I'm guessing (obviously - but not like a highly paid anal-yst) but maybe they took in huge stocks they could not build in that quarter which will increase cost but not converted to revenue (yet) so hit margins.
What SHOULD count to shareholders is do Apple meet THEIR expectations - these analysts are listening to rumours and the fact is they DON'T KNOW.
You missed the sarcasm. Where is the sarcasm icon when you need it?
so where is the 'cachet' in owning one?
Ignoring the fact that the reported profit is an obscene 55%, which should be enough to put anyone off buying any product, these things are as common as dirt and little better than a Ford Model T.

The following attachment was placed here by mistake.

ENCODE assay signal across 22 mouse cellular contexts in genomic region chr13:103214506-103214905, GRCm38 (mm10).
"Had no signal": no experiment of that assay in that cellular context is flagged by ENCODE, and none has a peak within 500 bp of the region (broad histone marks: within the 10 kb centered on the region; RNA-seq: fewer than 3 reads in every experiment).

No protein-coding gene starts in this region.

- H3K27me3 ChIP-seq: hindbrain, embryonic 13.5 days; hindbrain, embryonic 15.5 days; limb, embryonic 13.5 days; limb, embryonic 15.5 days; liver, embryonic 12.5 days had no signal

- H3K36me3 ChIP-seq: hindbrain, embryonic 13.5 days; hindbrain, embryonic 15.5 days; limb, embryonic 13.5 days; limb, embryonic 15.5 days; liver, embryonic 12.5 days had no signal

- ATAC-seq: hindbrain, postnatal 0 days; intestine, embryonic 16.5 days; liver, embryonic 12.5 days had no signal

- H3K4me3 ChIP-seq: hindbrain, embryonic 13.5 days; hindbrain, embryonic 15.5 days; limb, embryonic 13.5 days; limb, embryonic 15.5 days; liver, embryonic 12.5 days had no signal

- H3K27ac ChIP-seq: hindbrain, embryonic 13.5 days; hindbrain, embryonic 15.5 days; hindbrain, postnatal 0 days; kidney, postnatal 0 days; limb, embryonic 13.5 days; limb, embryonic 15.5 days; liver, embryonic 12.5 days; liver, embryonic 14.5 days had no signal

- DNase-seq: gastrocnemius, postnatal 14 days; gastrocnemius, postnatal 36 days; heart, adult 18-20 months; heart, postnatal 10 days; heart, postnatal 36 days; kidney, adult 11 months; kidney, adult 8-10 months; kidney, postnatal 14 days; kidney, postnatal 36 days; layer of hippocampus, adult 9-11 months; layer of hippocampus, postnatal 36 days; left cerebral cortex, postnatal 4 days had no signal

Seeing your charts simply highlighted the fact,
I better understand the mentality behind one company who treats the loss of an iThingy more like the loss of a pencil than a valued piece of equipment. Even a 22-year old house guest never got too excited when she lost iThingy but it turned up a couple of days later.
54.5 Revenue, 13.1 profit.
Where's the 55% figure from?
As much as you losers try to make it about the "cool factor", It ain't about cache', it just works, and I can do shit on my ipad 1 I still can't do on any other device. That's a problem, because I will have to shell out for another ipad if I want to keep doing things BESIDES checking my email.
Given there are probably about three times more Android phones in the world I don't see how you can say an iPhone is common?
> profit is an obscene 55%
As always that will be operating profit, before all the deductions like tax, investment, etc. Nothing obscene about it at at all, even if your 55% calculation were accurate.